South Korea banned all fishery imports from a swath of Japan around the crippled Fukushima nuclear plant on Friday, dealing another blow to Tokyo's credibility on the eve of the capital's bid to host the Olympics.
Just hours after Prime Minister Shinzo Abe broke away early from a global summit in Russia to personally back Tokyo's bid to host the 2020 Summer Games, Seoul extended a ban on 50 imports from eight Japanese prefectures, including Fukushima, due to concerns about radiation contamination.
"The measures are due to the sharply increased concern in the public about the flow of hundreds of metric tons of contaminated water into the ocean at the site of the Fukushima nuclear accident in Japan," a spokesman for the South Korean Prime Minister's office told reporters.
Korea's indefinite ban, which takes effect on Monday and affects some of the country's biggest fishing areas, adds to international pressure on Japan to fix the crisis in Fukushima, 230 km (140 miles) from the capital Tokyo.
China has banned the import of dairy, vegetable and seafood products from at least 5 Japanese prefectures, including Fukushima, since March 2011.
Fukushima's embattled operator, Tokyo Electric Power Co, has been forced to reverse denials and admit that 2 1/2 years after the reactor was wrecked by an earthquake and tsunami, it is still leaking hundreds of metric tons of radioactive water a day into the Pacific Ocean and radiation levels have spiked.
Japan has struggled to assure the International Olympic Committee, meeting in Argentina, and the public at large that it can manage the Fukushima crisis.
The IOC is to decide on Saturday whether to award the Games to Tokyo, Madrid or Istanbul.
FUKUSHIMA THREATENS ABE'S OLYMPIC GAMBLE
Tokyo's bid for the Olympics is a high-stakes gamble for Abe and his "Abenomics" program. The right to host the games would likely boost Abe's popularity and could potentially spur his signature pro-growth policies for the world's third-biggest economy.
Tokyo's Olympic bid chief on Wednesday played down fears over Fukushima, saying Tokyo's radiation level is comparable to London, Paris and New York.
Japan's top government spokesman on Friday rejected the need for Korea's ban, saying the country's fishery exports are safe for consumption because of the stringent inspection procedure in place.
Toxic water is confined to a small bay near the plant and, even there radiation readings are far below allowed limits, said Chief Cabinet Secretary Yoshihide Suga.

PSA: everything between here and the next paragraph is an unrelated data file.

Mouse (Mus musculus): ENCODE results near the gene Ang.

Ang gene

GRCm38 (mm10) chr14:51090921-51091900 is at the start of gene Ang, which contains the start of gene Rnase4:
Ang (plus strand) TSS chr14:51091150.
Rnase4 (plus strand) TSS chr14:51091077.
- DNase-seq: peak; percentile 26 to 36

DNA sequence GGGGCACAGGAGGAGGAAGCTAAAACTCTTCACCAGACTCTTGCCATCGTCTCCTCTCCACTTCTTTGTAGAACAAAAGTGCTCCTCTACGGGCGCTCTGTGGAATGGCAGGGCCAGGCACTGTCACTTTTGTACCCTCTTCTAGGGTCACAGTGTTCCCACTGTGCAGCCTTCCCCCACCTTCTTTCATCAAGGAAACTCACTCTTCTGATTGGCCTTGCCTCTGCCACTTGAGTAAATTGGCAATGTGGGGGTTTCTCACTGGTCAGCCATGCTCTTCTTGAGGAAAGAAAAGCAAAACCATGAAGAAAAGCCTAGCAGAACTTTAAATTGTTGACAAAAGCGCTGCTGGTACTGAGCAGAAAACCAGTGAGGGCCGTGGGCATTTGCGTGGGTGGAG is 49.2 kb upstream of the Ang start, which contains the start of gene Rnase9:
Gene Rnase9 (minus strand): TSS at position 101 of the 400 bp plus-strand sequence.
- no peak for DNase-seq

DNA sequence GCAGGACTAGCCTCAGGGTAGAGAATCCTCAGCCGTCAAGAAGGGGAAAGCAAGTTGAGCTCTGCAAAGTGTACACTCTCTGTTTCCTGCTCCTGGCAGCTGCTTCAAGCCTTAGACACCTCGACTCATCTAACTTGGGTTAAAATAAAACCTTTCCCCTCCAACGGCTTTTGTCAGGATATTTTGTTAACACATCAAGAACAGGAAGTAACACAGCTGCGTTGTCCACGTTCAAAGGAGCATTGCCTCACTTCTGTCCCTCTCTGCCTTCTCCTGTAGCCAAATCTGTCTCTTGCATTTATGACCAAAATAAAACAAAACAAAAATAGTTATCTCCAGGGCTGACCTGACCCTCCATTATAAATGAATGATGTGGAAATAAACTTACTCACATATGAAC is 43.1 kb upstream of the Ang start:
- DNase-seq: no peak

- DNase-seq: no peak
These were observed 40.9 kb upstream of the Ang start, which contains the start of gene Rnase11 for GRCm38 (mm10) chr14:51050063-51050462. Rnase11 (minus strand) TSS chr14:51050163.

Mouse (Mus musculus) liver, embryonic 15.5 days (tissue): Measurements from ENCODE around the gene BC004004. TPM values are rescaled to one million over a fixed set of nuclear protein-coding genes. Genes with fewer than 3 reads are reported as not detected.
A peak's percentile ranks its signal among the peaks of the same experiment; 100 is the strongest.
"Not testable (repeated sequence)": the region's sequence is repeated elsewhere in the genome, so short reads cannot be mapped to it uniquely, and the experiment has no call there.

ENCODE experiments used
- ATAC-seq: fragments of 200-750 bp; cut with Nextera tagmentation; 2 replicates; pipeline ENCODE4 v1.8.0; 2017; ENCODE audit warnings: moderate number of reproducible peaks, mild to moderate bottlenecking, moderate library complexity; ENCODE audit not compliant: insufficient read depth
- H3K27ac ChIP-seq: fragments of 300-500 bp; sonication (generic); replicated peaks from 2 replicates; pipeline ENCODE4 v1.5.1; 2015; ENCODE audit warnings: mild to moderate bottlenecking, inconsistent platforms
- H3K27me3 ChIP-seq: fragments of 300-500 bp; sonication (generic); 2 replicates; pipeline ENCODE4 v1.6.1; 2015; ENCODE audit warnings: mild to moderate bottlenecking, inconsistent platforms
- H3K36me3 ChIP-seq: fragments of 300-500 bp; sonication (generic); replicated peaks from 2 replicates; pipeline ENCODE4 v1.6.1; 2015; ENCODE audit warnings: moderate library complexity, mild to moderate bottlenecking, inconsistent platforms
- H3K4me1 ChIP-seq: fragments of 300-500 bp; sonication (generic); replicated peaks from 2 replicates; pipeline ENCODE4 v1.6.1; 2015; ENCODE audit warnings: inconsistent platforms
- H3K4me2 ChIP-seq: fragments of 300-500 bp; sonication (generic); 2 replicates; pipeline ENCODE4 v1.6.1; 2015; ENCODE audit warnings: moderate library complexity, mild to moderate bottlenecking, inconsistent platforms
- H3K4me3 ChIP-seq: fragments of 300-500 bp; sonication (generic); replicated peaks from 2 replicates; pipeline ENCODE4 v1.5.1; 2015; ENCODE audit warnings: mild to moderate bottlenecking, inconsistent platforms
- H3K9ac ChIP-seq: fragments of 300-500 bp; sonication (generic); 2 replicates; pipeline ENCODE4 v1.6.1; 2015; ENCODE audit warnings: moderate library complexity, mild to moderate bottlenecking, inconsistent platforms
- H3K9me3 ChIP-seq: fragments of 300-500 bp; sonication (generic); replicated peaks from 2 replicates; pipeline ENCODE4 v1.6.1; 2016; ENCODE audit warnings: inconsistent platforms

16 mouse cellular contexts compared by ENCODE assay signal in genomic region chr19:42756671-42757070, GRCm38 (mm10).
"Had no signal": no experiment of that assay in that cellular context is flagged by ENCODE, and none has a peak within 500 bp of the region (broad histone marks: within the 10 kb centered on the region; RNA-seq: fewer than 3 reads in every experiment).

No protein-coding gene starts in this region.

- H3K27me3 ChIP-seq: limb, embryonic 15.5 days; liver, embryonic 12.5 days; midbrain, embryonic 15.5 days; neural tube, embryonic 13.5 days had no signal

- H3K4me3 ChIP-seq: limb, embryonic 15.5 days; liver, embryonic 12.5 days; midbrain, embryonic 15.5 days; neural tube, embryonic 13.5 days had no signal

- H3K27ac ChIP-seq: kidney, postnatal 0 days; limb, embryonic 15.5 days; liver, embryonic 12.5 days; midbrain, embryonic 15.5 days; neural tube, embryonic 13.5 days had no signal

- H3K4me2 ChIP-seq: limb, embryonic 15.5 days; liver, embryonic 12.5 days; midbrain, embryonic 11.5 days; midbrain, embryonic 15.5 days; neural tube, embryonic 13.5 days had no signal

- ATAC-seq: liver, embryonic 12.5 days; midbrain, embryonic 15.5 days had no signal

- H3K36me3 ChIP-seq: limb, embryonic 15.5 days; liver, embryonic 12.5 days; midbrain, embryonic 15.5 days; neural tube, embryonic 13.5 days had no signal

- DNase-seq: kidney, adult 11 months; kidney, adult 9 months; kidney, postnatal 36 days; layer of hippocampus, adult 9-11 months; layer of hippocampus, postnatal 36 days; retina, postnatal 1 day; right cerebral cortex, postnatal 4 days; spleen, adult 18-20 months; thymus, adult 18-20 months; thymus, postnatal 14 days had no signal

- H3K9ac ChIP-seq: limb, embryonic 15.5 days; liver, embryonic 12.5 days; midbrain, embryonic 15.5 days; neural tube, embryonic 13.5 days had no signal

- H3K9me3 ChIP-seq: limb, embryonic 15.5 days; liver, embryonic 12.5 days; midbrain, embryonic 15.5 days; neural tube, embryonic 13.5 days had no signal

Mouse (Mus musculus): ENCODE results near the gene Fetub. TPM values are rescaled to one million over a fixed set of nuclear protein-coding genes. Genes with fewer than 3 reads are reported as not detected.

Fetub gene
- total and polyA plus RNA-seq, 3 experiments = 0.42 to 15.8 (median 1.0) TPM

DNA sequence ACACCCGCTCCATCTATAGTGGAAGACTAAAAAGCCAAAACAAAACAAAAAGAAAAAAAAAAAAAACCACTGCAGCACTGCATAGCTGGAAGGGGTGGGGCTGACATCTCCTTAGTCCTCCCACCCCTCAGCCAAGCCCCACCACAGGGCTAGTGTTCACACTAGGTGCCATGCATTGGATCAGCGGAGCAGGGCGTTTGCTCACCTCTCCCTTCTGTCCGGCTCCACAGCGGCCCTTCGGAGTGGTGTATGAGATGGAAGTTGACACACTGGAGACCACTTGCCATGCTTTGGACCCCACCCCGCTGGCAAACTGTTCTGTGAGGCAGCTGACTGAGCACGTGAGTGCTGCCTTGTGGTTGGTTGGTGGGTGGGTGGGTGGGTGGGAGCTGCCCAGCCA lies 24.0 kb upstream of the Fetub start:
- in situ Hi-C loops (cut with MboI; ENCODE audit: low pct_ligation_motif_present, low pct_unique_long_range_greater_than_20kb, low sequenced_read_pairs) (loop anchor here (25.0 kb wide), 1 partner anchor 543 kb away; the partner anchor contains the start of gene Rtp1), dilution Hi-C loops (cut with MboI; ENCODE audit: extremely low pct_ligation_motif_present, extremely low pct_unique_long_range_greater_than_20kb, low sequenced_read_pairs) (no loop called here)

"We have been providing relevant information to the South Korean government," Suga told a regular news conference. "We would like South Korea to take steps based on scientific evidence."
But Vice Fisheries Minister Son Jae-hak told a news briefing that information received from Japan was not good enough to properly judge the situation and that Seoul will also tighten testing on fishery imports from other areas of Japan.
South Korea imported 5,000 metric tons of fishery products from the eight affected prefectures last year, out of a total of 40,000 metric tons of imports from Japan, Son said.
LATEST FUKUSHIMA SETBACK
Tepco last month admitted that 300 metric tons of toxic water had escaped from one of the tanks assembled to store contaminated run-off, and has since found radiation hotspots in three other holdings areas. Tepco is storing enough contaminated water to fill more than 130 Olympic-sized swimming pools.
Abe's government stepped in this week, pledging nearly half a billion dollars to help Tokyo Electric Power Co try to contain the contaminated water.
The Korean ban comes as one of Tepco's key plans for containing the water problem - digging a "bypass" to divert clean groundwater around the reactors and into the sea - suffered a further setback.
Tepco said the tank that leaked radioactive water is 130 meters (426 feet) or more above the planned bypass area and that the leak may have already reached groundwater. That suggests the bypass would have to be constructed much farther from the sea than planned, complicating an already fraught effort.
Local fishermen have consistently opposed the bypass plan.
On Friday, the head of the national fisheries cooperatives' federation met with Trade Minister Toshimitsu Motegi and reiterated that the union would never accept any release of low radioactive water into the ocean, as suggested by Japan's nuclear regulator.
(Additional reporting by Aaron Sheldrick, Kiyoshi Takenaka and Kentaro Hamada; Writing by William Mallard; Editing by John Mair and Michael Perry)
(Source : Reuters)
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